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Salvage Therapy for Childhood Medulloblastoma: A Single Center Experience

  • Michelle M. Kameda-Smith (a1) (a2) (a3), Alick Wang (a3), Noora Abdulhadi (a4), Rebecca Voth (a3), Anjali Sergeant (a3), Arjuna Maharaj (a3), David Bakhshinyan (a2), Ashley A. Adile (a2), Akshat M. Pai (a3), Olufemi Ajani (a1) (a5) (a3), Blake Yarascavitch (a1) (a5) (a3), M. Cheryl Alyman (a3), JoAnn Duckworth (a3), M. Constantine Samaan (a3), Forough Farrokhyar (a4) (a3), Sheila K. Singh (a1) (a5) (a2) (a3), Adam Fleming (a5) (a3) and on behalf of the Pediatric Brain Tumour Study Group (a6)...

Abstract:

Introduction: Children diagnosed with medulloblastoma (MB) who are refractory to upfront therapy or experience recurrence have very poor prognoses. Although phase I and phase II trials exist, these treatments bear significant treatment-related morbidity and mortality. Methods: A retrospective review of children diagnosed with a recurrence of MB from 2002 to 2015 at McMaster University was undertaken. Results: Recurrent disease in 10 patients involved leptomeningeal dissemination, with 3 experiencing local recurrence. In three recurrent patients the disease significantly progressed, and the children were palliated. The remaining 10 children underwent some form of salvage therapy, including surgical re-resection, radiation, and chemotherapy, either in isolation or in varying combinations. Of the 13 children experiencing treatment-refractory or recurrent disease, 4 are currently alive with a median follow-up of 38.5 months (75.5 months). Of the eight patients with molecular subgrouping data, none of the Wnt MB experienced recurrence. Conclusion: Recurrent MB carried a poor prognosis with a 5-year overall survival (OS) of 18.2% despite the administration of salvage therapy. The upfront therapy received, available treatment, and tolerability of the proposed salvage therapy resulted in significant heterogeneity in the treatment of our recurrent cohort.

Traitement de sauvetage dans le cas du médulloblastome chez l’enfant : une expérience menée au sein d’un établissement hospitalier. Introduction: Les enfants chez qui l’on a diagnostiqué un médulloblastome réfractaire à un traitement initial ou qui sont victimes d’une récidive présentent d’habitude des pronostics de guérison vraiment défavorables. Bien qu’il existe des traitements basés sur des essais cliniques de phases I et II, ces traitements ont tendance à produire des taux notables de morbidité et de mortalité. Méthodes: Nous avons ainsi mené à l’Université McMaster une analyse rétrospective des dossiers d’enfants chez qui l’on avait diagnostiqué entre 2002 et 2015 une récidive de médulloblastome. Résultats: La réapparition de cette maladie chez 10 patients a provoqué un phénomène de diffusion leptoméningée, trois d’entre eux étant victimes d’une récidive locale. Sur ces 10 jeunes patients, la maladie a progressé de façon importante : ces enfants ont alors été transférés aux soins palliatifs. Quant aux autres 10 enfants, ils ont subi un certain type de traitement de sauvetage (des résections chirurgicales, de la radiothérapie, de la chimiothérapie), que ce soit de façon exclusive ou en variant les combinaisons possibles. Sur les 13 enfants réfractaires à un traitement initial ou victimes d’une récidive, 4 sont toujours en vie, leur suivi médian ayant été de 38,5 mois (75,5 mois). Sur les 8 patients pour qui on a pu obtenir des données moléculaires, aucun de ceux qui étaient atteints d’un médulloblastome du sous-type Wnt n’a connu de récidive. Conclusion: Les médulloblastomes qui réapparaissent après une période de guérison complète présentent un pronostic de guérison défavorable. Leur taux de survie globale est en effet de 18,2 % au cours d’une période de 5 ans, et ce, même après avoir bénéficié d’un traitement de sauvetage. Ajoutons aussi que le type de traitement initial reçu, la disponibilité des traitements ainsi que la tolérance à l’égard des traitements de sauvetage proposés a entraîné une grande hétérogénéité dans le traitement de ces jeunes patients victimes d’une récidive.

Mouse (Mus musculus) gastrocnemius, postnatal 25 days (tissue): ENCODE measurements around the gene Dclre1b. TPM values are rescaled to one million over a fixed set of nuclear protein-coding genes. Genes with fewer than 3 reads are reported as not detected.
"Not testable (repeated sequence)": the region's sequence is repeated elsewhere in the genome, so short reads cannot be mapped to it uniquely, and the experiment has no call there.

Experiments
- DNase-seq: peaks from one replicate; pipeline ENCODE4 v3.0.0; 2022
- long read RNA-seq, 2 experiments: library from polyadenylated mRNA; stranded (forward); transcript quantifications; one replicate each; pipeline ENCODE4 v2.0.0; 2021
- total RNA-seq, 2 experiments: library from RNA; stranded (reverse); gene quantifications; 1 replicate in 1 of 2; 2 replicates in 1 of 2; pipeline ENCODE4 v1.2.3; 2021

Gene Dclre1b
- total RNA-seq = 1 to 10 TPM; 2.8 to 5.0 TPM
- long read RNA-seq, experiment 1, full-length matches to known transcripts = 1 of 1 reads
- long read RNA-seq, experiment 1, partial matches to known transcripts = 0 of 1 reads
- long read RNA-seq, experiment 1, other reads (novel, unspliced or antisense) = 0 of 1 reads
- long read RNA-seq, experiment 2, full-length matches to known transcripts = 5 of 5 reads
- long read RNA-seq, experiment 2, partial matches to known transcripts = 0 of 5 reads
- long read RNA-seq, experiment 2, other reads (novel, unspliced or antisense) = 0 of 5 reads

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Corresponding author

Correspondence to: Michelle Kameda-Smith, PGY3 Neurosurgery Resident (McMaster University), Surgeon Scientist Program PhD Candidate, Laboratory of Dr. Sheila K. Singh, Medulloblastoma Stem Cell Research Program, McMaster SCC-RI, MDCL 5061, 1280 Main St. W., Hamilton, ON, Canada, L8S 4K1. Email: michelle.kameda@medportal.ca

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The abstract of this paper has been presented at the Society of Neurooncology meeting November 2017, AANS/CNS Pediatrics in December 2017 and Canadian Federation of Neurological Sciences (CNSF) in June 2018.

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References

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